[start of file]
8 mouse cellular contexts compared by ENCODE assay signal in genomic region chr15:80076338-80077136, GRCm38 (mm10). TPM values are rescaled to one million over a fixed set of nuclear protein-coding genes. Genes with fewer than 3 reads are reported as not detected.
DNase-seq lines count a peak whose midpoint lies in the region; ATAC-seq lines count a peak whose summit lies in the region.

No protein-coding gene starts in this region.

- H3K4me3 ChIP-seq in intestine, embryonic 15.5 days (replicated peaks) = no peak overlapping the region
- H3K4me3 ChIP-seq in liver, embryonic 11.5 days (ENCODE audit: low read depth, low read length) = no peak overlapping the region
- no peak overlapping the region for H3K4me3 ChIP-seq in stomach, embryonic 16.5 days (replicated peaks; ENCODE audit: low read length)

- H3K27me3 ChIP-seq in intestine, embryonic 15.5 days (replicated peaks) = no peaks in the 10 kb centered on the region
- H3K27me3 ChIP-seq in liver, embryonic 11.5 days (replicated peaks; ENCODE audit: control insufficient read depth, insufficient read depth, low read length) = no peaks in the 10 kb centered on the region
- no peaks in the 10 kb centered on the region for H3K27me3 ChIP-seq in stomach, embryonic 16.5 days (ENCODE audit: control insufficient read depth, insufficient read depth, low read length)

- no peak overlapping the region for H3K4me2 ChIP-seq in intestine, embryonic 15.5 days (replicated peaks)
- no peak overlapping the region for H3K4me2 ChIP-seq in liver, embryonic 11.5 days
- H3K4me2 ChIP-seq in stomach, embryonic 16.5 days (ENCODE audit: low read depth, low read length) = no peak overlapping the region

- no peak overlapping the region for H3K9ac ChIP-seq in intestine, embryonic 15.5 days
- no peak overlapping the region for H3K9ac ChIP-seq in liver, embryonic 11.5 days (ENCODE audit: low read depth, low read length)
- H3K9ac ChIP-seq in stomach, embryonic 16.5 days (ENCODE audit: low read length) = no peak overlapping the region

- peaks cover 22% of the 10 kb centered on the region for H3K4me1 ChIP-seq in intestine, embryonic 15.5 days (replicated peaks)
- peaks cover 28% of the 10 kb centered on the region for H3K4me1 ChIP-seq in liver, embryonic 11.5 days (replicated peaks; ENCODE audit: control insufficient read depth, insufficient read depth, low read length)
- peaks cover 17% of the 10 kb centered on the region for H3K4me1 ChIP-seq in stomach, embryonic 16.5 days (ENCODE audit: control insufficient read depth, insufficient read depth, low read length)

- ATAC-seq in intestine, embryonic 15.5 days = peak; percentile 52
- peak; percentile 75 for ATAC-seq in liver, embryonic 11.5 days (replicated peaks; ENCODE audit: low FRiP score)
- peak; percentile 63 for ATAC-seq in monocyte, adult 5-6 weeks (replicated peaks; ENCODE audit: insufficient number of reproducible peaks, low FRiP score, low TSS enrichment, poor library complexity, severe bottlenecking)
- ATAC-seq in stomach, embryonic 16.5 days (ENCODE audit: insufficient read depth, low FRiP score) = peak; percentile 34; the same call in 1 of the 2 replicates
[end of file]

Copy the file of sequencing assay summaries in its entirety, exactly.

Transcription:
8 mouse cellular contexts compared by ENCODE assay signal in genomic region chr15:80076338-80077136, GRCm38 (mm10). TPM values are rescaled to one million over a fixed set of nuclear protein-coding genes. Genes with fewer than 3 reads are reported as not detected.
DNase-seq lines count a peak whose midpoint lies in the region; ATAC-seq lines count a peak whose summit lies in the region.

No protein-coding gene starts in this region.

- H3K4me3 ChIP-seq in intestine, embryonic 15.5 days (replicated peaks) = no peak overlapping the region
- H3K4me3 ChIP-seq in liver, embryonic 11.5 days (ENCODE audit: low read depth, low read length) = no peak overlapping the region
- no peak overlapping the region for H3K4me3 ChIP-seq in stomach, embryonic 16.5 days (replicated peaks; ENCODE audit: low read length)

- H3K27me3 ChIP-seq in intestine, embryonic 15.5 days (replicated peaks) = no peaks in the 10 kb centered on the region
- H3K27me3 ChIP-seq in liver, embryonic 11.5 days (replicated peaks; ENCODE audit: control insufficient read depth, insufficient read depth, low read length) = no peaks in the 10 kb centered on the region
- no peaks in the 10 kb centered on the region for H3K27me3 ChIP-seq in stomach, embryonic 16.5 days (ENCODE audit: control insufficient read depth, insufficient read depth, low read length)

- no peak overlapping the region for H3K4me2 ChIP-seq in intestine, embryonic 15.5 days (replicated peaks)
- no peak overlapping the region for H3K4me2 ChIP-seq in liver, embryonic 11.5 days
- H3K4me2 ChIP-seq in stomach, embryonic 16.5 days (ENCODE audit: low read depth, low read length) = no peak overlapping the region

- no peak overlapping the region for H3K9ac ChIP-seq in intestine, embryonic 15.5 days
- no peak overlapping the region for H3K9ac ChIP-seq in liver, embryonic 11.5 days (ENCODE audit: low read depth, low read length)
- H3K9ac ChIP-seq in stomach, embryonic 16.5 days (ENCODE audit: low read length) = no peak overlapping the region

- peaks cover 22% of the 10 kb centered on the region for H3K4me1 ChIP-seq in intestine, embryonic 15.5 days (replicated peaks)
- peaks cover 28% of the 10 kb centered on the region for H3K4me1 ChIP-seq in liver, embryonic 11.5 days (replicated peaks; ENCODE audit: control insufficient read depth, insufficient read depth, low read length)
- peaks cover 17% of the 10 kb centered on the region for H3K4me1 ChIP-seq in stomach, embryonic 16.5 days (ENCODE audit: control insufficient read depth, insufficient read depth, low read length)

- ATAC-seq in intestine, embryonic 15.5 days = peak; percentile 52
- peak; percentile 75 for ATAC-seq in liver, embryonic 11.5 days (replicated peaks; ENCODE audit: low FRiP score)
- peak; percentile 63 for ATAC-seq in monocyte, adult 5-6 weeks (replicated peaks; ENCODE audit: insufficient number of reproducible peaks, low FRiP score, low TSS enrichment, poor library complexity, severe bottlenecking)
- ATAC-seq in stomach, embryonic 16.5 days (ENCODE audit: insufficient read depth, low FRiP score) = peak; percentile 34; the same call in 1 of the 2 replicates